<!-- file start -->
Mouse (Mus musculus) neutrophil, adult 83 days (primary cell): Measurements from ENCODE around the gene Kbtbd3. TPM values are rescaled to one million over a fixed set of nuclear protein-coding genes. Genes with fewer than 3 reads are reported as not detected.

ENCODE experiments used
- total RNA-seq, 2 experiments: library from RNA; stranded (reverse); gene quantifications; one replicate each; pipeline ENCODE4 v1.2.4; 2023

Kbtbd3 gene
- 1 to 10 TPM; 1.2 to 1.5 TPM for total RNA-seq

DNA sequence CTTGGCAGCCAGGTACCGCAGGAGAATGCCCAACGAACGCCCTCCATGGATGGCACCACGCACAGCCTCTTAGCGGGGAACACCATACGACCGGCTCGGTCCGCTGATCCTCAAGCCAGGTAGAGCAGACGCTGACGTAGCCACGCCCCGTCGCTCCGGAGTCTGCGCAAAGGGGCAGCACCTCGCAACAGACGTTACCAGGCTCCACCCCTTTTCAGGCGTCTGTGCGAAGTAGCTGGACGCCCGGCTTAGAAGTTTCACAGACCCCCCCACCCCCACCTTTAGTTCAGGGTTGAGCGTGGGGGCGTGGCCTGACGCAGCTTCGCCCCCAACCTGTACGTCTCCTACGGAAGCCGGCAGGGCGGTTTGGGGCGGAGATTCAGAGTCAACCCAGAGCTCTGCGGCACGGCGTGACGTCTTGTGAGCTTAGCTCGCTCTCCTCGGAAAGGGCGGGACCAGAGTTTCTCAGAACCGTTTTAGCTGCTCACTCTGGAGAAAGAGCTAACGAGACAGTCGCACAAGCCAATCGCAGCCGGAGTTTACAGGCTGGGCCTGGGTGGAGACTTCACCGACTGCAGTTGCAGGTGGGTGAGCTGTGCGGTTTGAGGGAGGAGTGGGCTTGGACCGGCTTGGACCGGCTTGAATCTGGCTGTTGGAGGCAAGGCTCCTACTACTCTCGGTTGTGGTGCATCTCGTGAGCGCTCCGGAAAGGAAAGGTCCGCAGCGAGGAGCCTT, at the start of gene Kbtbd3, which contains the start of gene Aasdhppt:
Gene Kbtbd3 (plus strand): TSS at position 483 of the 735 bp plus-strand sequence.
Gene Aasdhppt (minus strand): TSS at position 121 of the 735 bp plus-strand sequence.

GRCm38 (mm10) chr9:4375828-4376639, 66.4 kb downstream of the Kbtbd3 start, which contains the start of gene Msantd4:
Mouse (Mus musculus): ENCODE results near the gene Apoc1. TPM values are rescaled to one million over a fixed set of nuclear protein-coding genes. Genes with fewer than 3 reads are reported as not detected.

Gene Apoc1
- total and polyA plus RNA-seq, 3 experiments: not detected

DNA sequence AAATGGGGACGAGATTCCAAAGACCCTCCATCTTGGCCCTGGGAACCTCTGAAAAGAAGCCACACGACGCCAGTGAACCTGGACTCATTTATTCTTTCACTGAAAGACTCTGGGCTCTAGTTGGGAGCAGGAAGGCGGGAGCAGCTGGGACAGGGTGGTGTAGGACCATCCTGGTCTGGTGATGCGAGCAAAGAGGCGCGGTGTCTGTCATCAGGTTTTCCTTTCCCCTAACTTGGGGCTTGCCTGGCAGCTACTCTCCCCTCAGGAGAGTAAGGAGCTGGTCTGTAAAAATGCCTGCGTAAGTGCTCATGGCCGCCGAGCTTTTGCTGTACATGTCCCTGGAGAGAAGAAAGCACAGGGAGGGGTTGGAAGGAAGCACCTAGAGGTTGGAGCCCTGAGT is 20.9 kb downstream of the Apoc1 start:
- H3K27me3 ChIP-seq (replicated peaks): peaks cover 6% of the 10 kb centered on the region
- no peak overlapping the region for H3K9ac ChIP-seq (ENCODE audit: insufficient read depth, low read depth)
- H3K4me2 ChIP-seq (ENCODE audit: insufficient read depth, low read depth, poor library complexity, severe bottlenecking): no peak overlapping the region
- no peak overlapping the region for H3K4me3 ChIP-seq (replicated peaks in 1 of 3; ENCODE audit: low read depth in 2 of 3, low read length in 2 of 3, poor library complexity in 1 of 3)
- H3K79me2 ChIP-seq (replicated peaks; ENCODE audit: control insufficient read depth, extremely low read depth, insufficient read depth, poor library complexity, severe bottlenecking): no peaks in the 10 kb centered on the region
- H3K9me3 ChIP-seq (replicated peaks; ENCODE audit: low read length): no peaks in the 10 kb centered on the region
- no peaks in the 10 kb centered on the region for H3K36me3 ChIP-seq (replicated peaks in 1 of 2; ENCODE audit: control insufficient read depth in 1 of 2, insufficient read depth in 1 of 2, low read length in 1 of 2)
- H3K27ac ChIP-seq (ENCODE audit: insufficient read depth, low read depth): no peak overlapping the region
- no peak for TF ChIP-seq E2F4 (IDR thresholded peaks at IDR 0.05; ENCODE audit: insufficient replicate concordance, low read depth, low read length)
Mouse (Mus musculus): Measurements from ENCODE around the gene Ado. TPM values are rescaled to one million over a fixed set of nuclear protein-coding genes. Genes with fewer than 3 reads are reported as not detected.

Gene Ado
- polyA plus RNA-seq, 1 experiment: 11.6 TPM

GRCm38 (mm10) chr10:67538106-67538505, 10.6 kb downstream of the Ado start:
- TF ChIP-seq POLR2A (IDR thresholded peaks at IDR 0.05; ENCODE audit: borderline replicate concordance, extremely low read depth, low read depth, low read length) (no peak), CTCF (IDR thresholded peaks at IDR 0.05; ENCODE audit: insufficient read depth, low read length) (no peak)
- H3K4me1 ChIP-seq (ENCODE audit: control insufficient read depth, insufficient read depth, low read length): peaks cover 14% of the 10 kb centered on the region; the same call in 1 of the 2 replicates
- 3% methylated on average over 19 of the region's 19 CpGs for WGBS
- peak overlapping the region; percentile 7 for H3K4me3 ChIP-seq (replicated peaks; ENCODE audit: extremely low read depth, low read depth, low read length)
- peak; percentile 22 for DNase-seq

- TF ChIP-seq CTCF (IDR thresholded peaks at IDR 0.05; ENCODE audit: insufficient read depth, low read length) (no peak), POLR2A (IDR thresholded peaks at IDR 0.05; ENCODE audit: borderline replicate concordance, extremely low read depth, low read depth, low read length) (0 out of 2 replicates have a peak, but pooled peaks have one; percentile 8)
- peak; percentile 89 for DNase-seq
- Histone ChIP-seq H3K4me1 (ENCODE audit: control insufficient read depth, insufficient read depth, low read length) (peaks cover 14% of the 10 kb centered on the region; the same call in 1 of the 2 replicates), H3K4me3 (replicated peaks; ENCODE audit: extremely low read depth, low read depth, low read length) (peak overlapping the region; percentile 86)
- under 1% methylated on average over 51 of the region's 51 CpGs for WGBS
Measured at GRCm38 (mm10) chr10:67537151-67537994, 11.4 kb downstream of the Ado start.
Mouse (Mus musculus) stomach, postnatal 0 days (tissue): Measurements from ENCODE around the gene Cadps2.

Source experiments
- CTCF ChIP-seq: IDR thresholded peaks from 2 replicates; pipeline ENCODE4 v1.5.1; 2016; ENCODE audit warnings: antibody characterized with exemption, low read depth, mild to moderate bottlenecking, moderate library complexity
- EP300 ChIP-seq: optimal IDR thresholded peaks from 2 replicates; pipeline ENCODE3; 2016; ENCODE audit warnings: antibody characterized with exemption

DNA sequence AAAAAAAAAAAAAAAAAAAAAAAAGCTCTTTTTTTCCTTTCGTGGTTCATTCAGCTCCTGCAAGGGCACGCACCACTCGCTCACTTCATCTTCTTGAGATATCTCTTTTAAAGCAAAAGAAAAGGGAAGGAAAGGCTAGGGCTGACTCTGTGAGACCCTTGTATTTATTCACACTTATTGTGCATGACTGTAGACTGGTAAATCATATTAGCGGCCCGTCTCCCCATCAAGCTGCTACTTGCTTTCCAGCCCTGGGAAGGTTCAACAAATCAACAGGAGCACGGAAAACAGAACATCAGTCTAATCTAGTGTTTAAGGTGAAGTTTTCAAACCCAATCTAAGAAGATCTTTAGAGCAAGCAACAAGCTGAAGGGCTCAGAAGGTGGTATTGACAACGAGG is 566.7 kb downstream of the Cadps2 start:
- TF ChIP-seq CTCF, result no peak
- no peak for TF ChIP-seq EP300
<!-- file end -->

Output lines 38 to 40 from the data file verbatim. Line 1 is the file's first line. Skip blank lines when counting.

Source experiments
- CTCF ChIP-seq: IDR thresholded peaks from 2 replicates; pipeline ENCODE4 v1.5.1; 2016; ENCODE audit warnings: antibody characterized with exemption, low read depth, mild to moderate bottlenecking, moderate library complexity
- EP300 ChIP-seq: optimal IDR thresholded peaks from 2 replicates; pipeline ENCODE3; 2016; ENCODE audit warnings: antibody characterized with exemption